http://www.schutzhund-training.com/training_theory.html

.

Training works best if you train at least 30 minutes a day (two 15 minute sessions). It needs to be set times where this is all you are doing so he isn't distracted during this part of the training. I would start making your dog work via the Nothing in life is free program (NILF). It is outlined below.

http://www.pets.ca/articles/article-dog_nilf.htm

.

These things will reinforce your place as the alpha/boss. I also want to be sure that you have a good recall or come with him. Many dogs don't come when called because they have learned that the only time they are called is when fun time is over. People call their dogs to them to make them come inside or to stop chasing prey (cats) or to be put on leash (end of free running time) or even crated. The only association they have with the come command is negative. Additionally, dogs find chase to be a highly amusing game and have learned that if they get close to a human, the human might chase them. They love a good game. So what you need to do is make coming to you more pleasurable.

.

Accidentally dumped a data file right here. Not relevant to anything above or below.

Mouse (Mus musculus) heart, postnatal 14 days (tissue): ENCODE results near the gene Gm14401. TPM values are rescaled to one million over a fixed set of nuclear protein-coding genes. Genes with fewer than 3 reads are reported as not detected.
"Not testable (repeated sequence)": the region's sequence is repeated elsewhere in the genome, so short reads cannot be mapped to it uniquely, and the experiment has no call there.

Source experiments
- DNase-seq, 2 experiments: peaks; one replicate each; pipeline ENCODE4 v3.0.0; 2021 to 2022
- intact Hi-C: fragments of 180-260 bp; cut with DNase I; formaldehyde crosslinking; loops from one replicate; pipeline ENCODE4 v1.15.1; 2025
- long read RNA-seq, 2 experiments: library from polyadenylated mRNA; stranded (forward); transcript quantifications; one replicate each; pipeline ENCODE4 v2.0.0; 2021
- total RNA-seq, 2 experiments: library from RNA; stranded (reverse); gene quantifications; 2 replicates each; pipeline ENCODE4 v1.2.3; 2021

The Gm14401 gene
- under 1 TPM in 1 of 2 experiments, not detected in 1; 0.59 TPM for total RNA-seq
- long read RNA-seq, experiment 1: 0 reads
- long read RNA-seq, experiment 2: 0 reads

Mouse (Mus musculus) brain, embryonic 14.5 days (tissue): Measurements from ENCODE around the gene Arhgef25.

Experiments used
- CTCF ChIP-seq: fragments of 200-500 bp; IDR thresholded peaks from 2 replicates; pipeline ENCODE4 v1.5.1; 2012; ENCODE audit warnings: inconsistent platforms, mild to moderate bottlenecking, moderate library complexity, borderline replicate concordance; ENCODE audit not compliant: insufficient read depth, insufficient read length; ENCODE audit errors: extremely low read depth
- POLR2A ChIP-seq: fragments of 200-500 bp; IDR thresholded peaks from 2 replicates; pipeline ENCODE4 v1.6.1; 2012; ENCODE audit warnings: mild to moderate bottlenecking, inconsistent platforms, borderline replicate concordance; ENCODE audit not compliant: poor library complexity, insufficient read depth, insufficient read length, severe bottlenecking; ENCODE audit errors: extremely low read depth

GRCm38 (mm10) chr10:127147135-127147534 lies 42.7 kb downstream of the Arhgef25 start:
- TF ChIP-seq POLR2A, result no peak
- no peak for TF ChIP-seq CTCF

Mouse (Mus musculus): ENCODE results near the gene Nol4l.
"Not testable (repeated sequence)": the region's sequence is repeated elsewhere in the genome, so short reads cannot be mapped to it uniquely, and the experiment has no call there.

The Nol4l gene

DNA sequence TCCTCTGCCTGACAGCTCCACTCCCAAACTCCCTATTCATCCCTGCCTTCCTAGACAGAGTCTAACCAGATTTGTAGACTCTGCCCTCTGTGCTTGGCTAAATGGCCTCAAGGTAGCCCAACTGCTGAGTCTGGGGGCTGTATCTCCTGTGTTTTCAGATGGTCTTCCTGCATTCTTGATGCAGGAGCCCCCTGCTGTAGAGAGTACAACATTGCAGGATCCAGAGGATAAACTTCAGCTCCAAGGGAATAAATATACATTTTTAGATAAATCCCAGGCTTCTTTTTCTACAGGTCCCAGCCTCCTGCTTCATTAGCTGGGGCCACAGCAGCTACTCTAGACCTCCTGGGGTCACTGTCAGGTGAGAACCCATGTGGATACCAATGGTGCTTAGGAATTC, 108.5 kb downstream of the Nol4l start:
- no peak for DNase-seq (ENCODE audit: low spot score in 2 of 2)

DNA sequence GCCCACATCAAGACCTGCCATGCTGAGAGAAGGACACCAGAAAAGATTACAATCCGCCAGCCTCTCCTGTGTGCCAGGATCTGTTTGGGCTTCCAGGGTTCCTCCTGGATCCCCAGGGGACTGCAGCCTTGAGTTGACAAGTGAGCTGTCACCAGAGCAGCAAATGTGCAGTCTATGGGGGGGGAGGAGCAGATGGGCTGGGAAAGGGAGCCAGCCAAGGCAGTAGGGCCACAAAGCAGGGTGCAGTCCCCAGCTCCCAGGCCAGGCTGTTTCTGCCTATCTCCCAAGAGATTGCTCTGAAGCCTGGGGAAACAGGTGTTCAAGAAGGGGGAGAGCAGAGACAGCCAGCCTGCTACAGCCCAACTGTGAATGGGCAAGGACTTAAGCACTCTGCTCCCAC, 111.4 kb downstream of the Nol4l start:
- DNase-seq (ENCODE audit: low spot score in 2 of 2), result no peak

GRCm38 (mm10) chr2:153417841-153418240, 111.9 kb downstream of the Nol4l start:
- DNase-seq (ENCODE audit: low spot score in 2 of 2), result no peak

The easiest way is to reward your dog with small tiny treats and praise whenever your dog comes to you when you give the command. Do this even when the dog wants to come to you. After a few treats, the dog will associate coming to you with getting treats and praise. Outside, you will want to use a long lead. Do not drag your dog to you, but say the command and if the dog doesn't come, give the leash a short tug. Start with short distances and gradually extend the distance as your dog becomes more familiar with the command. Over time, you will reduce the treats and increase the praise until praise is the only reward. Another thing to remember is to never call a dog to you to discipline it, go to the dog. During training I don't call a dog to me unless it is going to be pleasant for the dog. I usually don't have much of a problem since the dogs quickly learn that I have thinly sliced hot dog treats just waiting for them to obey me.